Saturday, November 21, 2009

Graham flour--a guest request

I'd like to say that I don't do guest requests, but actually, it's because almost nobody asks me to. I suppose they (wrongly) assume that the window of ignorance is quite small here and I am only patching in a few holes. However, it is pretty certain that if they, or you, post in, I will find some aspect of the subject at hand that I am truly ignorant about. So ask away, if you feel so inclined.

A request to know more about Graham flour comes, of course, from my sister, also so surnamed, at least at birth. She's recuperating from surgery right now, and made the easily fulfilled request that I find out more. In Graham solidarity, I must do so. I don't mean the solidarity of siblings--I mean the solidarity of all people who have had to go by the nickname 'Graham Cracker' everywhere.

Of course, we all know Graham crackers. Nice, sweetish brown crackers with a perforation down the middle both lengthwise and widthwise, so that they easily divide into four. That whole concept is an interesting idea in itself--what's the point exactly?--and I can't offhand think of any other crackers that followed down this evolutionary trail. The evolved state of the Graham cracker--a la Pokemon, is the S'more, the delectable campside treat consisting of Graham cracker, Hershey's chocolate bar and barbecued smashed marshmellow. Sublime.

But wherefore art thou Graham, cracker? Would not a Miller cracker or a Smith taste as sweet?

I have some vague recollection that Graham crackers may originally have been some sort of health food concoction, but maybe I'm thinking of Kellogg's cornflakes.

I don't think I've actually eaten a Graham cracker in some time. Perhaps they are on the cusp of a comeback. At any rate, here now is their history and lore:

Well, first of all I did have this right--there is indeed a health food aspect to it. Graham flour, which seems to have been produced mainly for the purpose of making the cracker, was thought up by one Sylvester Graham, a Presbyterian minister, in Connecticut in 1829. It was finely ground white flour mixed with coarsely ground wheat bran and wheat germ. So far so good, right? In the current era, none of us would say no to a little extra fiber, would we? I mean, if it was in a s'more or something.

But oh, dear. What was this health cure in aid of in 1829? The suppression of carnal urges, that's what. Sylvester and yes, John Kellogg, felt that eating bland foods could help control sexual desire. I'm pretty sure this is why the chocolate and marshmellow were added at some point, as, without savory food and without any sexual urges, what were sentient beings supposed to live for? Chocolate must have come as something of a compromise--or at least a gift from Divine Providence.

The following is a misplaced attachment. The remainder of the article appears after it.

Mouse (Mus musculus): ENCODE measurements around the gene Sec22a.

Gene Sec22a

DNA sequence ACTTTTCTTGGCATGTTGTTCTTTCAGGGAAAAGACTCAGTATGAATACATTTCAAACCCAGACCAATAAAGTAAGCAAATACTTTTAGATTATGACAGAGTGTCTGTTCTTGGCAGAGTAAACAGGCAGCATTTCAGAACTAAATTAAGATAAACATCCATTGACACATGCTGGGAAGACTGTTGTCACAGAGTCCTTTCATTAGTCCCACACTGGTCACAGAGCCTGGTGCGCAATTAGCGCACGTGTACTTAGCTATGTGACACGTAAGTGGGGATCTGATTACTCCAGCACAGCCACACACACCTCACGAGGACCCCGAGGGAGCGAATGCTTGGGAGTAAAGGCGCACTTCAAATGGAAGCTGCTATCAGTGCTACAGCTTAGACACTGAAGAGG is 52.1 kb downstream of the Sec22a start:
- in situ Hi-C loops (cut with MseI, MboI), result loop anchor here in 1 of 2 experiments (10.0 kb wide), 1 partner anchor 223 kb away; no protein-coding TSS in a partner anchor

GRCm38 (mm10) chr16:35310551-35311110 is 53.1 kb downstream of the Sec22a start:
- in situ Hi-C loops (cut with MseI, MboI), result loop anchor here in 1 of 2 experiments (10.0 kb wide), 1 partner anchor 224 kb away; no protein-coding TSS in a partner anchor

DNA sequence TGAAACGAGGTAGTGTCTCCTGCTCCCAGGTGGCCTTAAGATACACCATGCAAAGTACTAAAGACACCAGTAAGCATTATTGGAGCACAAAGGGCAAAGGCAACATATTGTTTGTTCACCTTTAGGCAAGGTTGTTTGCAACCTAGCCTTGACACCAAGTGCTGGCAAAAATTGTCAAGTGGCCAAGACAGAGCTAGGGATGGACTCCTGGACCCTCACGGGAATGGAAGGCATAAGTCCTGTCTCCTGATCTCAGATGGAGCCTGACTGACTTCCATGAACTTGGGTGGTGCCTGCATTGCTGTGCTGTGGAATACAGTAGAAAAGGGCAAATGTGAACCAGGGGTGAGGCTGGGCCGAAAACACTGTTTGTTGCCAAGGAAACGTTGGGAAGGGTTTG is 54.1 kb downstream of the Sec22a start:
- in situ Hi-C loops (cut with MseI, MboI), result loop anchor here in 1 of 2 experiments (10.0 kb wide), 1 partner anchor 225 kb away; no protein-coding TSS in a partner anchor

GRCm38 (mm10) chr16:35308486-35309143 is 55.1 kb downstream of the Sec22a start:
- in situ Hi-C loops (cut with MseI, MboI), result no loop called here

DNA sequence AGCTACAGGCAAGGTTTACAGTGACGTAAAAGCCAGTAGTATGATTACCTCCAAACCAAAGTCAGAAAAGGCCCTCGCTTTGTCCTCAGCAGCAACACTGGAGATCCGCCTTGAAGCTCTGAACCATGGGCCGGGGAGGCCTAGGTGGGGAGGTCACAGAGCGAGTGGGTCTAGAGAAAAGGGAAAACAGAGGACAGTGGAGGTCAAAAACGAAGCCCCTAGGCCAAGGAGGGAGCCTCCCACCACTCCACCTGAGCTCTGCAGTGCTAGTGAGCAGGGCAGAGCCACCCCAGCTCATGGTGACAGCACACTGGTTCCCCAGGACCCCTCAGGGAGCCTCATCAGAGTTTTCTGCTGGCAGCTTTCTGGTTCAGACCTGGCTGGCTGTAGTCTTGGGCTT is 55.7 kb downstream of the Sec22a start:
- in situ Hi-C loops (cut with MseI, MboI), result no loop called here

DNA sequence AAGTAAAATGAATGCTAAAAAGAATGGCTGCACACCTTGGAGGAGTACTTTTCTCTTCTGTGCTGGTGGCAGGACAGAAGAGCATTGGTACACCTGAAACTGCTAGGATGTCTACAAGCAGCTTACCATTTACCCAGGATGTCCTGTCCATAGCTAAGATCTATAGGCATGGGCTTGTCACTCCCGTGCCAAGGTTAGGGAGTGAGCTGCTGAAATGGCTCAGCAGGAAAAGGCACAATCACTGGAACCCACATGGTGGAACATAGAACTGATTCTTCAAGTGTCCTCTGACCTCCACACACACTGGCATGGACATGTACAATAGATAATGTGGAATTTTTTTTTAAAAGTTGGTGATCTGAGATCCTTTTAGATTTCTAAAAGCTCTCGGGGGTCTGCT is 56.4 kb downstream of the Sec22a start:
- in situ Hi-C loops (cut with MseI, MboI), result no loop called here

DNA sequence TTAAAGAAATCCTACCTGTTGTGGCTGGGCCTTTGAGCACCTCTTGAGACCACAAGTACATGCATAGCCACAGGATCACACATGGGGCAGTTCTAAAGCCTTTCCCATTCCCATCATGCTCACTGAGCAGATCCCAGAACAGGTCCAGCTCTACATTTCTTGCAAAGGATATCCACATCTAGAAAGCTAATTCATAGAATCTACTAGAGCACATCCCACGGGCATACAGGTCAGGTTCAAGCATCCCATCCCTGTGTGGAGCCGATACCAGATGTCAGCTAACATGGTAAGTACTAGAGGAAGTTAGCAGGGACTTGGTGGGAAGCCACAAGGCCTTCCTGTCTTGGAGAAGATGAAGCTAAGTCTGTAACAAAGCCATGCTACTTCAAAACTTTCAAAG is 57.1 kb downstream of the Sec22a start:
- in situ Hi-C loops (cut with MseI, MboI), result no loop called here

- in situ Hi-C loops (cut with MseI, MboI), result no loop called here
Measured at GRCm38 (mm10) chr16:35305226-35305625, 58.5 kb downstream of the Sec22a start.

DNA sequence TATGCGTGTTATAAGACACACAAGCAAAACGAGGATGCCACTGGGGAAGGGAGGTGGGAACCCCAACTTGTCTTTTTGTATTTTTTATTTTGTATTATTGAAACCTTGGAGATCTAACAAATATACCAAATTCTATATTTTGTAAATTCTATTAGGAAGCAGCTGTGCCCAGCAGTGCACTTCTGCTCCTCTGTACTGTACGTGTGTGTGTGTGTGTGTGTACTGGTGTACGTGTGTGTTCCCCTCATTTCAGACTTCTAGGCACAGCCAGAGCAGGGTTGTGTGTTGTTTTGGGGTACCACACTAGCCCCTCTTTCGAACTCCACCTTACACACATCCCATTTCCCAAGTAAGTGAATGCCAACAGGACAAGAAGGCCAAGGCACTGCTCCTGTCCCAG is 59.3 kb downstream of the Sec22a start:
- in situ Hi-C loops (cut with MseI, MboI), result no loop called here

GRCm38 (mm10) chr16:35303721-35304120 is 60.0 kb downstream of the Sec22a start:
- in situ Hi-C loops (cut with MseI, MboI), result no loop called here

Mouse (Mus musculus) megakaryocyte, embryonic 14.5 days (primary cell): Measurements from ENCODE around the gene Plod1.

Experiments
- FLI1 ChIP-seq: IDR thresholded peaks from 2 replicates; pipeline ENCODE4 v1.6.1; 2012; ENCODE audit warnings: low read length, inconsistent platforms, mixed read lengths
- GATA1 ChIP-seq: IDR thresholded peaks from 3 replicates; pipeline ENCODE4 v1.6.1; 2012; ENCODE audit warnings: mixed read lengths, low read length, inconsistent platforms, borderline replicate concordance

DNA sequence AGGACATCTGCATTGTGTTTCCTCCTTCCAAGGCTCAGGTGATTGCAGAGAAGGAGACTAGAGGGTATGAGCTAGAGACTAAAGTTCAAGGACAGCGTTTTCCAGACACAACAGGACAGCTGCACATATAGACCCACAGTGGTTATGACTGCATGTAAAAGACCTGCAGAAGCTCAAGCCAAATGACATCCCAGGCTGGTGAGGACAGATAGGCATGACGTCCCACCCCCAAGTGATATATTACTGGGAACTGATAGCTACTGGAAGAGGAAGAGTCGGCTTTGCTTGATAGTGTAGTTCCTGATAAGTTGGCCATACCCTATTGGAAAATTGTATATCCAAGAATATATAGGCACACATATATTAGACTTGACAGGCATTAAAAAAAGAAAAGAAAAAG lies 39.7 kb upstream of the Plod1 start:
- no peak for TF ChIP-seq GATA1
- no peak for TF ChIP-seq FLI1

Okay, I'm making that bit about the chocolate up. I have no idea when the chocolate figured in. But in these, our degenerate times, Graham crackers are apparently often not even made of Graham flour! They use the very refined white flour that cousin Sylvester so deplored! What a slap in the face. I suppose I could attempt to start a back to basics movement, but the truth is, I don't really want to go there either...

To your good health, Julie! Though I'll leave that to you rather than Sylvester to define what that is.

Wednesday, November 18, 2009


Although there is no real reason I should know the meaning of this word from conversation, it does fit the central premise of this blog rather well. When I was traveling from Milwaukee to my cousin's house in Wisconsin this summer, we passed an exit for Tamarack Street or Drive along the highway. It was strange to see the name there, because it was actually a name from my childhood and adolescence. Our street in Dublin, California was a mere block away from Tamarack Drive. I crossed it constantly, and walked it every day for four years to go to high school. Yet to this day I have no idea what 'tamarack' means. And let's just say that high school is a long time ago now.

I am surprised that I had no interest in discovering a meaning, though I suppose in my defense, the names and meanings in housing tracts are often senseless. Less defensible is that when I saw this sign in Wisconsin I was struck by the common naming and resolved to post about it, yet summer has turned into fall and I've been too lazy to summon up even the idle curiosity that would give me an answer.

Dublin, though a tract development, was originally a tiny Irish community. There is, or was, an old Irish church--old by California standards at any rate--with an old Irish graveyard. I am guessing that 'tamarack' is an Irish word, though this may well be wishful thinking--the street it led out to was, after all, Amador, and not an Irish word at all. But you don't see many Spanish placenames in rural Wisconsin, so I'll stick to my theory. Although it could really be anything, I am going to guess it is some sort of shrub, and probably a tree. Any guesses before we plunge in? No? Well, here we go...

Uh, no, not Irish. The best I could find was, "possibly Algonquin". But yes, it is a tree. It's a larch, which again I have no idea of, but it is a conifer--a pine--and that at least I do understand. It turns out that the reason I would come across the name again in Wisconsin is that it is an Eastern sort of tree, whose range extends into the Lake States. So what was it doing, naming a street in California?... I wonder if the actual tree has made it as far west as it's names. We've no shortage of pines out here, so it would have a lot of competition.